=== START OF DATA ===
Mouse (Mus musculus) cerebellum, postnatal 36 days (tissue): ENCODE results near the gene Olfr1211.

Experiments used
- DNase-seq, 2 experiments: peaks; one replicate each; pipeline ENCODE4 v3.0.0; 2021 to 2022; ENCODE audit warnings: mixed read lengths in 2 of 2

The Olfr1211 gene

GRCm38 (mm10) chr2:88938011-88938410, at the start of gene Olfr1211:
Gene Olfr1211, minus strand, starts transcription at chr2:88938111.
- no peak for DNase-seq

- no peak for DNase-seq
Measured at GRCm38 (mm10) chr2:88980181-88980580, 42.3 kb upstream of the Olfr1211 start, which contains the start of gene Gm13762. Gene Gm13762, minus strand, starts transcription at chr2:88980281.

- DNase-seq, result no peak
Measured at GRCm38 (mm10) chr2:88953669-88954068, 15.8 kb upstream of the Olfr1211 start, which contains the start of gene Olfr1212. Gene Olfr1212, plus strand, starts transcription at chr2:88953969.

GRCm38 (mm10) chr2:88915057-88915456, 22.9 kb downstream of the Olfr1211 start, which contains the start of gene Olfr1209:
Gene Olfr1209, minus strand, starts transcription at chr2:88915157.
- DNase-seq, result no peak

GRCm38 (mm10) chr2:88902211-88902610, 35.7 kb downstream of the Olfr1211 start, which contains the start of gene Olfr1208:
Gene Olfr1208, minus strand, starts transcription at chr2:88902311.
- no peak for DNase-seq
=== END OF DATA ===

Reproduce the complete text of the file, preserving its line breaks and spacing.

Mouse (Mus musculus) cerebellum, postnatal 36 days (tissue): ENCODE results near the gene Olfr1211.

Experiments used
- DNase-seq, 2 experiments: peaks; one replicate each; pipeline ENCODE4 v3.0.0; 2021 to 2022; ENCODE audit warnings: mixed read lengths in 2 of 2

The Olfr1211 gene

GRCm38 (mm10) chr2:88938011-88938410, at the start of gene Olfr1211:
Gene Olfr1211, minus strand, starts transcription at chr2:88938111.
- no peak for DNase-seq

- no peak for DNase-seq
Measured at GRCm38 (mm10) chr2:88980181-88980580, 42.3 kb upstream of the Olfr1211 start, which contains the start of gene Gm13762. Gene Gm13762, minus strand, starts transcription at chr2:88980281.

- DNase-seq, result no peak
Measured at GRCm38 (mm10) chr2:88953669-88954068, 15.8 kb upstream of the Olfr1211 start, which contains the start of gene Olfr1212. Gene Olfr1212, plus strand, starts transcription at chr2:88953969.

GRCm38 (mm10) chr2:88915057-88915456, 22.9 kb downstream of the Olfr1211 start, which contains the start of gene Olfr1209:
Gene Olfr1209, minus strand, starts transcription at chr2:88915157.
- DNase-seq, result no peak

GRCm38 (mm10) chr2:88902211-88902610, 35.7 kb downstream of the Olfr1211 start, which contains the start of gene Olfr1208:
Gene Olfr1208, minus strand, starts transcription at chr2:88902311.
- no peak for DNase-seq